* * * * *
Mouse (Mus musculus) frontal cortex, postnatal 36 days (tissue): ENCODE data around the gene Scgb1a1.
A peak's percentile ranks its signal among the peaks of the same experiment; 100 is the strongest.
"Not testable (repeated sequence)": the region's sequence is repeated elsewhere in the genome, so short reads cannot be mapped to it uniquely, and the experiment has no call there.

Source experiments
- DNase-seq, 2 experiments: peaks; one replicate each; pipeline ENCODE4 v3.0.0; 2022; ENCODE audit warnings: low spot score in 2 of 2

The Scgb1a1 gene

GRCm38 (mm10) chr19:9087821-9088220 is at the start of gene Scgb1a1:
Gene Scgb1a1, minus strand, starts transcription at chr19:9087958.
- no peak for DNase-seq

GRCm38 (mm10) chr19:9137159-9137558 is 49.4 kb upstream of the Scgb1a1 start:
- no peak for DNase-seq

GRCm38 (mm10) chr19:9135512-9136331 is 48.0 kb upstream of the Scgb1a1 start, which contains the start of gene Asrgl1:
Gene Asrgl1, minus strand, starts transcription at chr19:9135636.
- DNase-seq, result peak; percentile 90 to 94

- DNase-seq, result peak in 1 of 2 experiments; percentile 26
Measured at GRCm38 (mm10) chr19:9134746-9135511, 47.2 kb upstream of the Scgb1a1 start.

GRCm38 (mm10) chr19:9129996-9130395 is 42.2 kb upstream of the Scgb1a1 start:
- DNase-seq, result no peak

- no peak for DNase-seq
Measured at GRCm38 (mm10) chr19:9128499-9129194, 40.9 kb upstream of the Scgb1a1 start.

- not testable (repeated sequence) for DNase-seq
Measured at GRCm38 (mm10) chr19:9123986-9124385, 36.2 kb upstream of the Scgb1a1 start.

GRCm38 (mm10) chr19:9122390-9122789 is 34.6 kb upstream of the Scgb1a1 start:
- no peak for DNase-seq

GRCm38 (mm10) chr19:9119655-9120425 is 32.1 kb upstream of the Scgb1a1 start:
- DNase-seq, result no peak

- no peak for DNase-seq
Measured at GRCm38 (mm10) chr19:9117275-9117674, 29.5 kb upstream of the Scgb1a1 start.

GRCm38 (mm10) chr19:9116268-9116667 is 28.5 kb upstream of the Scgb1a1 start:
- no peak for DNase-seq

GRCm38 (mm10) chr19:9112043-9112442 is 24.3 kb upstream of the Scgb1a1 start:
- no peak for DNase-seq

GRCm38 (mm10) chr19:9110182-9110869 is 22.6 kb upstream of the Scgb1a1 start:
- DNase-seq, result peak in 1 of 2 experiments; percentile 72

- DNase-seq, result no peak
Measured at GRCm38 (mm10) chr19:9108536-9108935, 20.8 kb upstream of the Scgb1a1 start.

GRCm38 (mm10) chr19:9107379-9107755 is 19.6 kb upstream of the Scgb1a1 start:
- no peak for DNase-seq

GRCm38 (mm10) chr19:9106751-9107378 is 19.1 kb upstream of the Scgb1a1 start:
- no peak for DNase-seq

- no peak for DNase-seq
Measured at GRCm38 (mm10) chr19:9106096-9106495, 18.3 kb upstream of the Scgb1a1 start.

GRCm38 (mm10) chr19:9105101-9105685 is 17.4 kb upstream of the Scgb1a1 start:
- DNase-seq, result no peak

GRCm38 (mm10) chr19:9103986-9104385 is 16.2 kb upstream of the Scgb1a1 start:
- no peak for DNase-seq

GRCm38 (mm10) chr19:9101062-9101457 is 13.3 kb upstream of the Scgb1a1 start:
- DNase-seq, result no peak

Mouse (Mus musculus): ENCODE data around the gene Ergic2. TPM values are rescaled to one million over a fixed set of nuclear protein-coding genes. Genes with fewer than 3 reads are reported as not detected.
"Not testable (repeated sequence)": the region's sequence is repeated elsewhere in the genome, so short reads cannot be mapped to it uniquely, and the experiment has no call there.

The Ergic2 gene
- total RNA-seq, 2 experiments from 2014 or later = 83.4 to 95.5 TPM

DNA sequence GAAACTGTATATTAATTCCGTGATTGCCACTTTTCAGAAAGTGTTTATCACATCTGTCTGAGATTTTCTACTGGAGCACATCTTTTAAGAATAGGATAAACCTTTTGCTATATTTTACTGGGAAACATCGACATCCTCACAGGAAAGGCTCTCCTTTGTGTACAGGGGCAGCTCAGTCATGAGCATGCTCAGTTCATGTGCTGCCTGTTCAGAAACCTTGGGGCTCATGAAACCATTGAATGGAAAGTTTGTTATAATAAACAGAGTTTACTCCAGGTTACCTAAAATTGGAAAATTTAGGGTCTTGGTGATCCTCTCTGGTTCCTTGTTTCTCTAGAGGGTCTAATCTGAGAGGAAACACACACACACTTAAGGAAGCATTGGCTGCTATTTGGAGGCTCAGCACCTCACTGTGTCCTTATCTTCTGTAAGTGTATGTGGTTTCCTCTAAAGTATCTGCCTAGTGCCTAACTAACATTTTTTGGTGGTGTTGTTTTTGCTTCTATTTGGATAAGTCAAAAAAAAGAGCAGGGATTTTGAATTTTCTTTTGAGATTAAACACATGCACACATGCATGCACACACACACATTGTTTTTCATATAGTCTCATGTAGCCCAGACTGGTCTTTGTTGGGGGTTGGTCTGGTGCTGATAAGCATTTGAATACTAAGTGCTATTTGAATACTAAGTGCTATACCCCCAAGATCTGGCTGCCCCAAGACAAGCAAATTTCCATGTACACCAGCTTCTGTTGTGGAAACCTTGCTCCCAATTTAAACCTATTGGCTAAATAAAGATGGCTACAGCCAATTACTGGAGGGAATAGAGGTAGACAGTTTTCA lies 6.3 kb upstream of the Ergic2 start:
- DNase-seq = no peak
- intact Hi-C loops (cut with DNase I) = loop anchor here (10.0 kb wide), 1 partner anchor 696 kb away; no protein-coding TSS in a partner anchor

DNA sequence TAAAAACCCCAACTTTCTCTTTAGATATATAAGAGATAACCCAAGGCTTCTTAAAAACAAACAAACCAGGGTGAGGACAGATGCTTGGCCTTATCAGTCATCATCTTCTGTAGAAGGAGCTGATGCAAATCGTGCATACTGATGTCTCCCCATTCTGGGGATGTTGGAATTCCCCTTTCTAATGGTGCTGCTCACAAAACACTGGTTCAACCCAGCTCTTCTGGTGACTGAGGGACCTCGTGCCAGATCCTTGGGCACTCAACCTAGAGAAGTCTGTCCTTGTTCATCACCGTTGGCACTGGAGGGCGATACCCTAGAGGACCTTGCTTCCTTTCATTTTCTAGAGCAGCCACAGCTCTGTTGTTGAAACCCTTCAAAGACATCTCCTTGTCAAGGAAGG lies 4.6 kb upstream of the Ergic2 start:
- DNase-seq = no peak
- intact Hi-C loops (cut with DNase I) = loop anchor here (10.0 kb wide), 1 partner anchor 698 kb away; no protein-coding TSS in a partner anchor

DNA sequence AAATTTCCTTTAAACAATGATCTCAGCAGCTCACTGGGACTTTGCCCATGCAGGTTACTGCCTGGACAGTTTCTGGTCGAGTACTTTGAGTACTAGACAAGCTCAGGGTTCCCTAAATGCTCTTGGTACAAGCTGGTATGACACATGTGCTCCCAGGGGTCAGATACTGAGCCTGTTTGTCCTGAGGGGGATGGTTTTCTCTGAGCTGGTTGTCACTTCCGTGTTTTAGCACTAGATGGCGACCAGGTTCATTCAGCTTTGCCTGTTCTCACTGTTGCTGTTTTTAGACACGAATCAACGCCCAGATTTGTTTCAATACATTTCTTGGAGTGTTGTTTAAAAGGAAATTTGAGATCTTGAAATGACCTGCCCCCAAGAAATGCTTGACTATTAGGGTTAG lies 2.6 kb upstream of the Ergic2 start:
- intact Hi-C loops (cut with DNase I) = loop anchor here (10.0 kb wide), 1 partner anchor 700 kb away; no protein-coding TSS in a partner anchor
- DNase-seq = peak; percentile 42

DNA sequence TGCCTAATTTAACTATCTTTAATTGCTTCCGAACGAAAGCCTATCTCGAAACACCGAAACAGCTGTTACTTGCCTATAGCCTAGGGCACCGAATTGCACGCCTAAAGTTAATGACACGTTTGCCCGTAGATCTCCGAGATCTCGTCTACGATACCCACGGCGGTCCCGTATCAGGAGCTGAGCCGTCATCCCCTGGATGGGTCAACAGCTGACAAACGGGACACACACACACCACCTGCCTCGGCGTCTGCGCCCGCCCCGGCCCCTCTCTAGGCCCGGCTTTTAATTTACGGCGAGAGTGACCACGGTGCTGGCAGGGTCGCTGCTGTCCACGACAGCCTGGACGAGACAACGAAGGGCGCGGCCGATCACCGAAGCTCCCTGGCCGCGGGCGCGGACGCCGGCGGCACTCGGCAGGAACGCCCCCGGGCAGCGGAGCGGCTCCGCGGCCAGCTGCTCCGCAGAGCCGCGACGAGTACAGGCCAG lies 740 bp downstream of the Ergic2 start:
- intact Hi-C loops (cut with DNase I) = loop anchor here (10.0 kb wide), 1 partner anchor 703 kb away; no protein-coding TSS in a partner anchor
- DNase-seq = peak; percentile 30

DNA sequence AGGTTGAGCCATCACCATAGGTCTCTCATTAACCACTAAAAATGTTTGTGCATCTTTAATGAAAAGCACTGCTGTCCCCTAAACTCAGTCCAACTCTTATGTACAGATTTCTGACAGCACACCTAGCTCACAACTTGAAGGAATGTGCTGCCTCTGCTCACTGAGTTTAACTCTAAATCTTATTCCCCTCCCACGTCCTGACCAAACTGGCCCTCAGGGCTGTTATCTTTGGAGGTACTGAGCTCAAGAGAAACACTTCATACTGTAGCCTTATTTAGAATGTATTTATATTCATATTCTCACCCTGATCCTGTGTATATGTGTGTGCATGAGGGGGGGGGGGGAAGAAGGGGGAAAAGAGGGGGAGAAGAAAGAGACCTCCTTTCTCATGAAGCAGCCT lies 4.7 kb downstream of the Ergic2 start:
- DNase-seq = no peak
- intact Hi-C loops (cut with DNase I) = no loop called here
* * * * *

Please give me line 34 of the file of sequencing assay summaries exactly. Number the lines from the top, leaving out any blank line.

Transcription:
- DNase-seq, result peak in 1 of 2 experiments; percentile 72